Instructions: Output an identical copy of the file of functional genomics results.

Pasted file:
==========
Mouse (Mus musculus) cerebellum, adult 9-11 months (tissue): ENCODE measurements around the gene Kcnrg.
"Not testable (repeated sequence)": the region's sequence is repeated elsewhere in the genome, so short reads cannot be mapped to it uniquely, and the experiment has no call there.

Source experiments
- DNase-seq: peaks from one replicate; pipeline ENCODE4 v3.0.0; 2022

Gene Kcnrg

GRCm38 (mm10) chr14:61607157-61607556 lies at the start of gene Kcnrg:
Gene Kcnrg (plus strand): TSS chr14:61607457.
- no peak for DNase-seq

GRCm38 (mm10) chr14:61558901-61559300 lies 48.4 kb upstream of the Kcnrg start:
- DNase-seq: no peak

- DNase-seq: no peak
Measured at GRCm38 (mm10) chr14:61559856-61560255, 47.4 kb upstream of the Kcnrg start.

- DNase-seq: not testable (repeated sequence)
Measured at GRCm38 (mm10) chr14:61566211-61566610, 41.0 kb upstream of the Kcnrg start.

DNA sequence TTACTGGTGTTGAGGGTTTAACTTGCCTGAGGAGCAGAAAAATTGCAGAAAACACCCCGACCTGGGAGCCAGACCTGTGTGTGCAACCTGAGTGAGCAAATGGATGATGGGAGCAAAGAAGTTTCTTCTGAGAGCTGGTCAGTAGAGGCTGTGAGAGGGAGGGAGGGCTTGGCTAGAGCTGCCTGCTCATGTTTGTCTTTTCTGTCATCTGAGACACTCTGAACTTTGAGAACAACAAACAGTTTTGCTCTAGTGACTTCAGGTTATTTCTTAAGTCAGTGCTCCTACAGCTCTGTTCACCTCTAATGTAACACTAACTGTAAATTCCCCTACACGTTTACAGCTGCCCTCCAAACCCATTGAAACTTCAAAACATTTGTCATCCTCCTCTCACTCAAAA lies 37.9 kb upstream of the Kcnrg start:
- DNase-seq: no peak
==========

Mouse (Mus musculus) cerebellum, adult 9-11 months (tissue): ENCODE measurements around the gene Kcnrg.
"Not testable (repeated sequence)": the region's sequence is repeated elsewhere in the genome, so short reads cannot be mapped to it uniquely, and the experiment has no call there.

Source experiments
- DNase-seq: peaks from one replicate; pipeline ENCODE4 v3.0.0; 2022

Gene Kcnrg

GRCm38 (mm10) chr14:61607157-61607556 lies at the start of gene Kcnrg:
Gene Kcnrg (plus strand): TSS chr14:61607457.
- no peak for DNase-seq

GRCm38 (mm10) chr14:61558901-61559300 lies 48.4 kb upstream of the Kcnrg start:
- DNase-seq: no peak

- DNase-seq: no peak
Measured at GRCm38 (mm10) chr14:61559856-61560255, 47.4 kb upstream of the Kcnrg start.

- DNase-seq: not testable (repeated sequence)
Measured at GRCm38 (mm10) chr14:61566211-61566610, 41.0 kb upstream of the Kcnrg start.

DNA sequence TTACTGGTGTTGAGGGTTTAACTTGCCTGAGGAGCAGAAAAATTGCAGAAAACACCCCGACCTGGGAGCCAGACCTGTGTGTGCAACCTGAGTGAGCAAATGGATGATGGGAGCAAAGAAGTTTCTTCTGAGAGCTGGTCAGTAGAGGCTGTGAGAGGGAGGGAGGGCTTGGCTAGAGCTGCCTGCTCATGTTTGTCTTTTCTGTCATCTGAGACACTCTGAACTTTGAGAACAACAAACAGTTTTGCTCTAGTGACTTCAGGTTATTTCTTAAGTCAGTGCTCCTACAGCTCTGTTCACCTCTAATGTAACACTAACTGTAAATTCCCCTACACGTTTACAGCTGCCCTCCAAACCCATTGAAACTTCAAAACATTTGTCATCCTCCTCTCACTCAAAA lies 37.9 kb upstream of the Kcnrg start:
- DNase-seq: no peak